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‘For All Mankind’ Season Two, Episode Three Recap


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For All Mankind

Rules of Engagement

Season 2

Episode 3

Editor’s Rating

5 stars

Photo: Apple TV+

Welcome to the retrospective recaps of For All Mankind season two. Season three debuts on June 10, and what better way to whet viewers’ appetites than by recapping the season that skyrocketed For All Mankind to greatness?

Welcome to an episode about how the past doesn’t just stay with us, it’s scarcely even the past, just a previous now. First up: the continuing wacky space hijinks between the U.S. and the Soviets. When are these two crazy world superpowers going to kiss and make up? On their way from enemies to … whatever it is they’re going to become, somehow the cosmonauts who are stationed on the moon have figured out exactly where the Jamestown astronauts were planning to start mining lithium and have taken over that site. How did they know where to go so quickly? And what are the Americans going to do about it?

After a few spins around the rhetorical carousel of needing to reclaim and hold the site and wondering how they’ll do so without any support from the United Nations, Bradford and Ed state the obvious: this new sub-mission requires round-the-clock security, which means the security team will need weapons. Specifically guns. On the moon. No one is surprised when Margo and Tom are aghast; Tom plaintively asks for “literally any other solution,” but economic sanctions would take months to have any effect and could backfire. Guns on the moon it is. Marines are the only astronauts with combat training, so they will provide security for the lithium mine, which the Americans want back for a host of reasons, not least of which is that a robust supply of lithium could be a reliable, non-nuclear source of energy for the Jamestown Colony.

Bradford later pays a gently probing solo visit to Ed, hypothesizing that perhaps the Soviets haven’t broken NASA’s communications encryption. What if Jamestown Colony is bugged? Didn’t Ed leave the cosmonaut Vasiliev alone for a brief period when he was up there nine years ago? A thorough sweep of Jamestown’s command center reveals that, yes, indeed, the Soviets have had ears on American space-doings since 1974. Although nobody blames Ed, given the extreme circumstances of the bug’s placement, this lapse in information security eats away at him. He’s still haunted by his memories of and guilt over Shane’s death while he was at Jamestown, and now all of that is being dredged up and combined with his unwitting role in the base being under surveillance for so long.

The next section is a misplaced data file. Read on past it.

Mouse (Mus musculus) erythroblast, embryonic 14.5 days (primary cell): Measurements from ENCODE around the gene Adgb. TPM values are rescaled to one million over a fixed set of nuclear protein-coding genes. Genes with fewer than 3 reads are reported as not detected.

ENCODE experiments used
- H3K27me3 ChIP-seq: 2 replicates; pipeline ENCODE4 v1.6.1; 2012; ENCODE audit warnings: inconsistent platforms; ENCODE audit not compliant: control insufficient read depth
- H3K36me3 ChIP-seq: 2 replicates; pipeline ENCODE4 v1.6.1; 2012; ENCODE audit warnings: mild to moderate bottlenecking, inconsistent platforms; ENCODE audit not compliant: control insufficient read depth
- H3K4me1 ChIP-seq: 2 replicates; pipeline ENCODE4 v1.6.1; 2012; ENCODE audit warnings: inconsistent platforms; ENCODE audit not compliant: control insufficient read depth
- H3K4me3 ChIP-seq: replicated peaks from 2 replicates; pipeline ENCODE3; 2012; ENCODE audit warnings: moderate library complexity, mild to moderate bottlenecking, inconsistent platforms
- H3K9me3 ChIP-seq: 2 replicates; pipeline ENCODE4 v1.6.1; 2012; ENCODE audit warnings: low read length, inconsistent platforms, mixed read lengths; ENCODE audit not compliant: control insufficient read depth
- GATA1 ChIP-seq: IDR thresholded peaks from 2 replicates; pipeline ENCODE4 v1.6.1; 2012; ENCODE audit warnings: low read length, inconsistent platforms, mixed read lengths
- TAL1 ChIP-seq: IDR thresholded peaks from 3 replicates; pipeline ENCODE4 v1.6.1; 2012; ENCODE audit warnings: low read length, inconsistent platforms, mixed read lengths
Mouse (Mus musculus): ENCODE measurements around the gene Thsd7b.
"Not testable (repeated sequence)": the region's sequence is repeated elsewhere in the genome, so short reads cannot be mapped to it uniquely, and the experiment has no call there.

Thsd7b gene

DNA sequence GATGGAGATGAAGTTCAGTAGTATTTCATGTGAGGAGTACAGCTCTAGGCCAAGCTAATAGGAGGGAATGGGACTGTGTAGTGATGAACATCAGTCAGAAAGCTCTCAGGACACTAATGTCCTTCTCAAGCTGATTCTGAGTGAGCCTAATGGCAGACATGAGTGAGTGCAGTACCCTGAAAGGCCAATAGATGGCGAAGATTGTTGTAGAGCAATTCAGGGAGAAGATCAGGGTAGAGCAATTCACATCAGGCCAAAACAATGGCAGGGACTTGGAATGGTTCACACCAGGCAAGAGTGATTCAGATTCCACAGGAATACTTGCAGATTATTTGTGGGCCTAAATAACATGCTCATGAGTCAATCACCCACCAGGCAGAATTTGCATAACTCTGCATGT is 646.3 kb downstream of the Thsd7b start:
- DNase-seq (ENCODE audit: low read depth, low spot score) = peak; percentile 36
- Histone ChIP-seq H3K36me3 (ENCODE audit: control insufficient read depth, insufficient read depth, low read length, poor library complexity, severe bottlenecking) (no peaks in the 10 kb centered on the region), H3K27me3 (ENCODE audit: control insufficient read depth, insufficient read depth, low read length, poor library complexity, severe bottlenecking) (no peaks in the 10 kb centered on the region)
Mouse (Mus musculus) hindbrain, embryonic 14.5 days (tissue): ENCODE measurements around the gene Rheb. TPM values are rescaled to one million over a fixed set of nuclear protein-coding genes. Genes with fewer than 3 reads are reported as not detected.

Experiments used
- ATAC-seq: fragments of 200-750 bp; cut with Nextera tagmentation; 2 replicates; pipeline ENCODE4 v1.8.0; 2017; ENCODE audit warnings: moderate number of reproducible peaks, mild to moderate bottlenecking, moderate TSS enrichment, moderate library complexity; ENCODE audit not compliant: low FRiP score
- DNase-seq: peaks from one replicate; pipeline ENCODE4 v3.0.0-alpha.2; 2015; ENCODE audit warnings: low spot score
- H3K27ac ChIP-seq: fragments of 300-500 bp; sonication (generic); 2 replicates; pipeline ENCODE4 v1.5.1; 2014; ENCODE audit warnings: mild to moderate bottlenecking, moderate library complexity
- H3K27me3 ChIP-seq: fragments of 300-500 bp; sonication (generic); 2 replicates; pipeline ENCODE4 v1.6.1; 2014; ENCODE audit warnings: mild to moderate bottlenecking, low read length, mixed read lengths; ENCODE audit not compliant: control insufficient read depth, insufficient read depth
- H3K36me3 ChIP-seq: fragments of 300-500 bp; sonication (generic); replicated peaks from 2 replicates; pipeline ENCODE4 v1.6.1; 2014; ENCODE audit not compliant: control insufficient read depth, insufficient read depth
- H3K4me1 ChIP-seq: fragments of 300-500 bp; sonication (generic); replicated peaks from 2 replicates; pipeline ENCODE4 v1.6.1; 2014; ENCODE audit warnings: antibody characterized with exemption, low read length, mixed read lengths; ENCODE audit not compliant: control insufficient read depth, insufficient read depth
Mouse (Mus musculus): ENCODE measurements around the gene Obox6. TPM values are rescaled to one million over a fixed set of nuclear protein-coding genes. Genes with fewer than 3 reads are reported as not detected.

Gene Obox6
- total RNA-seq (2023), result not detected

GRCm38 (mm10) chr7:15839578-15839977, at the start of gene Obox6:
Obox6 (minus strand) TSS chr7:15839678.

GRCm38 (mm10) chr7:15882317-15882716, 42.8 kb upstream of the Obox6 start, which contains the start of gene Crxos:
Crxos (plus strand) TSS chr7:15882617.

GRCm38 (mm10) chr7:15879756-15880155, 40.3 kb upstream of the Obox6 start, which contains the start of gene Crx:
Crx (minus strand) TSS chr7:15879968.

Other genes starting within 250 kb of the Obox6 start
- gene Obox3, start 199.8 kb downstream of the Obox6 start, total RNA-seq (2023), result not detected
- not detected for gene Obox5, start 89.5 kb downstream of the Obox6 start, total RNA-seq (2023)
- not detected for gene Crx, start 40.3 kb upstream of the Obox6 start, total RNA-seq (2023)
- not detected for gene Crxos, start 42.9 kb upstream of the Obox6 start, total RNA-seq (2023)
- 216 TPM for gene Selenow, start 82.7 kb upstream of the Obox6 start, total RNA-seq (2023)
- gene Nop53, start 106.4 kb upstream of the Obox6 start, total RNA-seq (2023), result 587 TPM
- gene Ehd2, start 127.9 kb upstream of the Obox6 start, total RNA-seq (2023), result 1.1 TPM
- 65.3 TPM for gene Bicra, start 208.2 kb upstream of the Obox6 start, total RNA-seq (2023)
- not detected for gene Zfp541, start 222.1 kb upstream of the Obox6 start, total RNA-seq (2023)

The past is also vexingly present for Gordo and Tracy, whose relationship is usually on the manageably shallow end of amicable, so much so that Gordo is Tracy’s first call when she crashes her car driving home drunk in the middle of the night. After Gordo gets her home (to their old home), Tracy doesn’t want to go to the mansion she shares with her new husband, Sam Cleveland, because he’s away, and the staff treats her like a teen caught out past curfew, so she helps herself to a spot in their old bed, forcing Gordo to take the couch. Moving on? What’s that? Gordo presses the issue the next morning by removing Tracy’s keys to the house from her keychain, which triggers a big argument about, well, everything: the past, the present, the future. Tracy is still resentful of Gordo’s past infidelities; he’s been trying to tell her he’ll be coming to the moon while she’s there, she’s incredulous that he’d pull focus from her PR mission, and he points out that it sounds like what she’s really concerned about is her press clippings. Whew. Neither of them is entirely over the other, and all of the emotional bruises they left on each other during their marriage are way more tender than they’d realized until this moment.

Speaking of tender feelings and the ever-present past, Aleida’s boyfriend Davy has succeeded in a bit of professional matchmaking by encouraging Margo to come to their trailer to help Aleida — by now a brilliant engineer possessed of a mighty chip on her shoulder and a string of lost jobs to show for it — get a job so she doesn’t get deported under Reagan’s immigration amnesty program. Aleida is mortified that Margo is aware of her situation, at first prickly and disgusted by Margo’s offer of an entry-level job at NASA, hurling it back in Margo’s face as a far too-late attempt to assuage her own guilt about Aleida’s father’s deportation. But this is a job at NASA. NASA! She’s almost too proud to take the job, but she’s also too desperate not to. See you at JSC, kiddo.

We’ve saved the best (and by “best,” I mean “most emotionally devastating exploration of the long-term effects of lingering and under-addressed grief”) for last. Kelly’s interest in attending the U.S. Naval Academy at Annapolis is so strong that it’s become her first choice among colleges to apply to. The other schools on her list — The College of William and Mary, Georgetown University, American University, and the University of Virginia — signal how bright Kelly is and how excellent her grades must be. She’ll make an excellent applicant.